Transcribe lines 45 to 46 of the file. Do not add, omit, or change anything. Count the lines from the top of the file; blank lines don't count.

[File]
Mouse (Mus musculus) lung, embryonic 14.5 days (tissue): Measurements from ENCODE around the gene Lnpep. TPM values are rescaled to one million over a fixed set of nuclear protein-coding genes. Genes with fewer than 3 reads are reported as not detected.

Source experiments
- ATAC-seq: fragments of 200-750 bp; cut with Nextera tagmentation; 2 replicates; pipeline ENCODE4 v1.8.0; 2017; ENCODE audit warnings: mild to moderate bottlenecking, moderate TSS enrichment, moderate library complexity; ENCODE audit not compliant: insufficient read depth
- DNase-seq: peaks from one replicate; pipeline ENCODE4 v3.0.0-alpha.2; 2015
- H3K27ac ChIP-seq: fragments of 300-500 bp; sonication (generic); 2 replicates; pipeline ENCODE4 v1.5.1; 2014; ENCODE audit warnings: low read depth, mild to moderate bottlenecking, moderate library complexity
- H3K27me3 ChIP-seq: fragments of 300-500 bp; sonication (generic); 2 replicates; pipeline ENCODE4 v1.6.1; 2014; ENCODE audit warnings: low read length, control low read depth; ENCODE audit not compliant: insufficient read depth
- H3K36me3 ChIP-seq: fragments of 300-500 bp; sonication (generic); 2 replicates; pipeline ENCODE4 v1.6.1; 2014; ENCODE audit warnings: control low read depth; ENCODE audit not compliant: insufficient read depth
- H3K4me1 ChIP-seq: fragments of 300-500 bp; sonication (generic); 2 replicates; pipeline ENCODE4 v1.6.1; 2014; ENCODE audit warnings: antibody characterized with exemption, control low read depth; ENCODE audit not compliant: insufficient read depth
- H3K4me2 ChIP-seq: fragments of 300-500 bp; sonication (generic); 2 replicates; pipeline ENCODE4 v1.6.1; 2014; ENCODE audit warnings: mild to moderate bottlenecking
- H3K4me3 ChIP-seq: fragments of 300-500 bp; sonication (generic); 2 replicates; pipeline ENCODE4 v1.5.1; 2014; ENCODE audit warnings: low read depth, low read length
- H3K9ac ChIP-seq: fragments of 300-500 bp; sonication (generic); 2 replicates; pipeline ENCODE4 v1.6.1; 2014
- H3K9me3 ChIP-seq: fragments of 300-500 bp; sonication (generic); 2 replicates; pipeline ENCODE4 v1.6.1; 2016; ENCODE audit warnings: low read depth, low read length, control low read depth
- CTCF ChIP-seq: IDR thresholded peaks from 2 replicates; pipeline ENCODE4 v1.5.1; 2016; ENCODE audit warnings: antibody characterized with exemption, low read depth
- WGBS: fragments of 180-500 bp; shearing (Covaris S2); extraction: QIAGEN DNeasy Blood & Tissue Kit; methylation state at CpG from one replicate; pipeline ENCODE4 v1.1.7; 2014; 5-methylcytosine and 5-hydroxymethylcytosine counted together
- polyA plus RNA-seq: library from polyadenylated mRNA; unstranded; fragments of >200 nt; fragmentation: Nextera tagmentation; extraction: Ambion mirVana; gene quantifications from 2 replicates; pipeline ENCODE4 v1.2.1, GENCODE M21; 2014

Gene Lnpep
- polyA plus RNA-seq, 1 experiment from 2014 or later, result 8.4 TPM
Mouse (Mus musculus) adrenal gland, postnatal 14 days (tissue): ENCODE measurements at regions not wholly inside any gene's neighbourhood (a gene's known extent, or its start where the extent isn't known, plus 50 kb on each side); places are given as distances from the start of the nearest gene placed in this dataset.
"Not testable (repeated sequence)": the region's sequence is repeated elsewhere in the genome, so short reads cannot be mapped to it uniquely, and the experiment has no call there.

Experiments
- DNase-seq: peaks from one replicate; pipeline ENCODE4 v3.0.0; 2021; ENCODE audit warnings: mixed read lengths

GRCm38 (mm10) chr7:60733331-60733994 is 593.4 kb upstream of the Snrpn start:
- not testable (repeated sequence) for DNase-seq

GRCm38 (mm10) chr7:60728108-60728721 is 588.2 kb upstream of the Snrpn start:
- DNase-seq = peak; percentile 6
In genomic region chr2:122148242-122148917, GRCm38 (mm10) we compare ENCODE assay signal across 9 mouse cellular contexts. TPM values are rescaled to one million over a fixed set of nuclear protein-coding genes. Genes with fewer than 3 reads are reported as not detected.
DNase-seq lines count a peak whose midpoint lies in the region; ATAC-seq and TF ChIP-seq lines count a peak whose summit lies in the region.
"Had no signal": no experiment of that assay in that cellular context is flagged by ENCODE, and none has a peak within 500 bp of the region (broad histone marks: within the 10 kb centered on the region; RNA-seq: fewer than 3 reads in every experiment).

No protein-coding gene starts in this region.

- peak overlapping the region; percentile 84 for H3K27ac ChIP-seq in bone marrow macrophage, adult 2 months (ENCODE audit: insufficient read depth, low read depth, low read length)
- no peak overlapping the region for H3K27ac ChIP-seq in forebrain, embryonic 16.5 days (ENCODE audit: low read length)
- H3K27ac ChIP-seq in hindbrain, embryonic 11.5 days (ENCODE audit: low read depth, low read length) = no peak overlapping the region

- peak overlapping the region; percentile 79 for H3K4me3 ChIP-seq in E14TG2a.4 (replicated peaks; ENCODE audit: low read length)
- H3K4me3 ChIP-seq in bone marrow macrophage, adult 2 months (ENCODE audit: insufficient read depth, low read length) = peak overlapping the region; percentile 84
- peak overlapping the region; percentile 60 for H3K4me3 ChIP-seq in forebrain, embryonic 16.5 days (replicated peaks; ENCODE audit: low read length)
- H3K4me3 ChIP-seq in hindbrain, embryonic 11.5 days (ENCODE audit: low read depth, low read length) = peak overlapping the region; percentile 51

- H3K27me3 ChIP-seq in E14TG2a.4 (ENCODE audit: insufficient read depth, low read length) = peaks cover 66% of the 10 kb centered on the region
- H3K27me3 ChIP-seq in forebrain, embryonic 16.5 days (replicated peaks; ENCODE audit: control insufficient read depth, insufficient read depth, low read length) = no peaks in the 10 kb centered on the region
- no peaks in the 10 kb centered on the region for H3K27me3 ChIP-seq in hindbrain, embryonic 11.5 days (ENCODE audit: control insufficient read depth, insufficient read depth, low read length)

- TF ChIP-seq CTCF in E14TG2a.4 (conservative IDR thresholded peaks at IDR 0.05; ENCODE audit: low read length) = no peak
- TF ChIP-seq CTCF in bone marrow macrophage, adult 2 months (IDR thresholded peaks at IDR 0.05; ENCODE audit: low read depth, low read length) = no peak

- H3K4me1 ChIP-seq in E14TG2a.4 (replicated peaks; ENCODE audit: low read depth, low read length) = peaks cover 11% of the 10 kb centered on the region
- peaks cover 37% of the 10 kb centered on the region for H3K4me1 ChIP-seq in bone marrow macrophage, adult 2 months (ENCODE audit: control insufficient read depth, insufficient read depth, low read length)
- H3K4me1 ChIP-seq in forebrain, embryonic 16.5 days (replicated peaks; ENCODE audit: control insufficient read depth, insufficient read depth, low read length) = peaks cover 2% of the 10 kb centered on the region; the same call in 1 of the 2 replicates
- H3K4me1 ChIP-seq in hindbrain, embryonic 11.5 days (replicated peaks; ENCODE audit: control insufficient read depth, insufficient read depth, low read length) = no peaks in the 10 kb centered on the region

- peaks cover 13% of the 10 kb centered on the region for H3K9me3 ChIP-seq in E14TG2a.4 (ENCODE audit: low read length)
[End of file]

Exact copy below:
- H3K4me1 ChIP-seq in hindbrain, embryonic 11.5 days (replicated peaks; ENCODE audit: control insufficient read depth, insufficient read depth, low read length) = no peaks in the 10 kb centered on the region

- peaks cover 13% of the 10 kb centered on the region for H3K9me3 ChIP-seq in E14TG2a.4 (ENCODE audit: low read length)